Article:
A version of this piece can be found in the May 2016 Issue of Medical Forum WA.
There are many things that medical students have to know and a limited amount of time in which to learn them (especially now that most universities offer condensed four-year postgraduate degrees). The upshot of this is that there are always going to be topics that aren’t covered as well as they could be, and I’m okay with this so long as there is a sensible reason why. It makes sense, for example, that we learn the details of surgeries and cosmetic medicine after we have mastered the basics. But I don’t believe that medical and surgical abortion, a topic I learned almost nothing about in medical school, falls into this category.
A medical course that ignores abortion seems a tad irresponsible to me considering that one in three Australian women will have one in their lifetime. I can guarantee that abortion will have touched more lives than Fanconi Syndrome, a rare disease I spent a week learning about in Problem Based Learning. Doctors should at least have a basic understanding of how abortions are performed, where they can be done, their pros and cons and how to counsel people appropriately. Without this, a large chunk of the population may receive suboptimal care at a sensitive time of their life.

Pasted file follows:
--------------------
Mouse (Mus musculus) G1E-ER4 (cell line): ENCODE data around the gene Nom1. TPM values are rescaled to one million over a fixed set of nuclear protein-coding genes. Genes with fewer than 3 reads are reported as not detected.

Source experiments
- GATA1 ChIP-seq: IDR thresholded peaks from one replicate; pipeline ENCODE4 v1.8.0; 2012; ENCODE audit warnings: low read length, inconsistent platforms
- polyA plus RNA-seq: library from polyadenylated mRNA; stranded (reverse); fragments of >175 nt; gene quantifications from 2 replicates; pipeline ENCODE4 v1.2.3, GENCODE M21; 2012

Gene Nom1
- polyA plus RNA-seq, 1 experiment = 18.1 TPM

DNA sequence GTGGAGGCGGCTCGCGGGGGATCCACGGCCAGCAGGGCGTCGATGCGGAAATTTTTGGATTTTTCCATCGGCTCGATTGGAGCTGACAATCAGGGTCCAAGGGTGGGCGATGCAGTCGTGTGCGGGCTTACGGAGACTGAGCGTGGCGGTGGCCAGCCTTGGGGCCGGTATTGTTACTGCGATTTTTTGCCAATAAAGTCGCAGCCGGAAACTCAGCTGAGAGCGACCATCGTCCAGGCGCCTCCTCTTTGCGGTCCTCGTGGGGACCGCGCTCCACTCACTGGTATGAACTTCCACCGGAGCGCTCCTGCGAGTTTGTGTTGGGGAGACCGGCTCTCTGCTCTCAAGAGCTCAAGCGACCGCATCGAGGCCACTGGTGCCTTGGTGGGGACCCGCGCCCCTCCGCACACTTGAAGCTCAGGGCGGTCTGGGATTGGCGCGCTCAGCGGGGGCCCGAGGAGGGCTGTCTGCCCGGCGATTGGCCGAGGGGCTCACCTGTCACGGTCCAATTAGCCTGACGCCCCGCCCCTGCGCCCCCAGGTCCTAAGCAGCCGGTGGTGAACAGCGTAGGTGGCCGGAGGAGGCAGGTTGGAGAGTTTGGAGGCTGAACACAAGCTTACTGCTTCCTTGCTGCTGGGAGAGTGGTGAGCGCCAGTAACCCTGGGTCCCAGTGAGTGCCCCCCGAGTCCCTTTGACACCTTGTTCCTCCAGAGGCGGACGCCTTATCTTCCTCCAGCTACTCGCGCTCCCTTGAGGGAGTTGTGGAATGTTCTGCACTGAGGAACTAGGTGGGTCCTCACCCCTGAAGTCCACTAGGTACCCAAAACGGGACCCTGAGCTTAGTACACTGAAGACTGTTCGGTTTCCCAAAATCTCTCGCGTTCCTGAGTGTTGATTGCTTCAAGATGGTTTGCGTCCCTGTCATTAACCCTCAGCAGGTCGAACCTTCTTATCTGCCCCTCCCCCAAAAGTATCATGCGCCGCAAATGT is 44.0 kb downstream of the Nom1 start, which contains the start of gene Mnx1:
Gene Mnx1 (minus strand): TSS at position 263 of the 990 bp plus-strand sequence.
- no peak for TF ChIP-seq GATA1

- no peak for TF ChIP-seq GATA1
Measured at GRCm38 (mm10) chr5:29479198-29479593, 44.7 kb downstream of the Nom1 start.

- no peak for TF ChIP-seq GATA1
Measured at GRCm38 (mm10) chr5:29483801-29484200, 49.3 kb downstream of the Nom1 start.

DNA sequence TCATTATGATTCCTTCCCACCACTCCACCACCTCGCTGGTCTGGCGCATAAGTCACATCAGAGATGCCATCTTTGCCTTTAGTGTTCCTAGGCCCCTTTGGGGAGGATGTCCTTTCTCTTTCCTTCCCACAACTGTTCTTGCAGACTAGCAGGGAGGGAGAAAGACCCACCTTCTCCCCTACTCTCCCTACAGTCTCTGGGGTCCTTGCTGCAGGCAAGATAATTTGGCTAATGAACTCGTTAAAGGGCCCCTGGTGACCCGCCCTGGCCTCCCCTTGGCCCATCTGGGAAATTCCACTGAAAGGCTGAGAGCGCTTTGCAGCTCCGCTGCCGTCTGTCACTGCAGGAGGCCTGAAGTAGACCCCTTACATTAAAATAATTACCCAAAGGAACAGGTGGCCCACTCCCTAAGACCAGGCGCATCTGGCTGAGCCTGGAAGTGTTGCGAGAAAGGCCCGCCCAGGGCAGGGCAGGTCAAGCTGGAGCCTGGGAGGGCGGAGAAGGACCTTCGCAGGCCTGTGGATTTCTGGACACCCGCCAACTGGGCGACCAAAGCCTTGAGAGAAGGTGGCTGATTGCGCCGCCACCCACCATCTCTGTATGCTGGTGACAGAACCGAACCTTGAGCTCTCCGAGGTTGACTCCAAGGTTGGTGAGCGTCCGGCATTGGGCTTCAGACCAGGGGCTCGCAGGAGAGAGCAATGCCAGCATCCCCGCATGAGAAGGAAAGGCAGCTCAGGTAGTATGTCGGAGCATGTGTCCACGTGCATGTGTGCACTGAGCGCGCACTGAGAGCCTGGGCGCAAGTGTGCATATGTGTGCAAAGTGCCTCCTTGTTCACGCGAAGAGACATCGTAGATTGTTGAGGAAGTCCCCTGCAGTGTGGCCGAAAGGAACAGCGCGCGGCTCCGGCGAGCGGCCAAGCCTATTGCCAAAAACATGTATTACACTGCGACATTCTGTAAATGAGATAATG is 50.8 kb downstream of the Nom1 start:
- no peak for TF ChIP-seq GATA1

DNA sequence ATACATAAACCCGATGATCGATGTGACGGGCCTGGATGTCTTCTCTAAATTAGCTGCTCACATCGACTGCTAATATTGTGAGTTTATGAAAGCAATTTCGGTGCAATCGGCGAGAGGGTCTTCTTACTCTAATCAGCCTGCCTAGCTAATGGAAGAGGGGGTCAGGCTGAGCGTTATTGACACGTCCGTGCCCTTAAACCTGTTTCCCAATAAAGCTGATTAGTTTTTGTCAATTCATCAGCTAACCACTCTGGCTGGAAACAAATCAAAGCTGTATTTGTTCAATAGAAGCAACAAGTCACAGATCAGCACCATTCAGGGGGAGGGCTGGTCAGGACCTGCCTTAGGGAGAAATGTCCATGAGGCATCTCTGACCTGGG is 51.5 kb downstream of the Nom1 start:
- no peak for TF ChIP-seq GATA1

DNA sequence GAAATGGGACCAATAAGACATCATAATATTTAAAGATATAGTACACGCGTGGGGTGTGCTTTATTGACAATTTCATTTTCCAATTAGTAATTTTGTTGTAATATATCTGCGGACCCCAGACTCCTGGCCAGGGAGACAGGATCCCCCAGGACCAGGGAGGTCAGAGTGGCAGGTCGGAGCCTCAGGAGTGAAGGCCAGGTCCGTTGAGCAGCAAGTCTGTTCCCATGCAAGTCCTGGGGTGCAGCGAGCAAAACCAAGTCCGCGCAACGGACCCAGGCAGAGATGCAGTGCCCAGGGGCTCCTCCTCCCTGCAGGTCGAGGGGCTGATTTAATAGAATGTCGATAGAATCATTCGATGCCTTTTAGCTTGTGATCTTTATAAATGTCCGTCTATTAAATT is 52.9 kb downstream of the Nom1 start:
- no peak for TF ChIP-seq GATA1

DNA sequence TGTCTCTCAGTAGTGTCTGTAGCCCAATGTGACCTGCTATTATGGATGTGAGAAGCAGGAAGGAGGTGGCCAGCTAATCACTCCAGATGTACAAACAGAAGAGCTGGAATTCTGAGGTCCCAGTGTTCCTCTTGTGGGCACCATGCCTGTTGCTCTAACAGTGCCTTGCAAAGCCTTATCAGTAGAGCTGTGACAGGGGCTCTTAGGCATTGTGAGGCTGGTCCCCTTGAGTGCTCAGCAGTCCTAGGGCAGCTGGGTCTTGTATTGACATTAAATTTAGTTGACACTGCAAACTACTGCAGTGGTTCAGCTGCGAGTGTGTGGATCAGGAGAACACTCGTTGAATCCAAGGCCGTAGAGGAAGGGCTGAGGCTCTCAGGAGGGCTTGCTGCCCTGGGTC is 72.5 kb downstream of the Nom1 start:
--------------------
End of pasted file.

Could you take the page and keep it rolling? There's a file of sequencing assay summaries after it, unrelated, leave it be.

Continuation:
This is not a phenomenon limited to Western Australia, or even to Catholic universities. An article in the Student BMJ refers to abortion as ‘the forgotten rotation’. In her piece for the Sydney Morning Herald entitled ‘How Medical Schools are Failing to Educate Doctors in Abortion Care’, Jenna Price describes how many students get no instruction about abortions, and that this could contribute to doctors lacking the necessary understanding to provide this common procedure.
Like abortion, contraception is another common presenting complaint that medical students should be taught more about. I’m often surprised and disappointed by the number of people who are not aware of the wide variety of contraceptives available, or have little understanding of how they work. This is especially evident when it comes to Long Acting Reversible Contraceptives (LARCs); despite being highly effective and affordable, less than 7% of women in Australia use LARCs and discussions about them occur in only 15.4% of GP contraception consultations. This latter statistic is particularly concerning: with variable quality school-based sexual education, many people in our community will learn about contraceptive methods from medical professionals. Unless we as doctors have a comprehensive understanding about contraception (i.e. more than a one hour lecture at medical school), we are at risk of perpetuating misinformation and not providing out patient’s with the best care possible.
I can appreciate that creating medical courses is a difficult business, and that there are places where interested types can learn more (thank goodness for Sexual and Reproductive Health WA). However, because the majority of the community is having sex, shouldn’t we make sure that all future doctors are learning enough about it?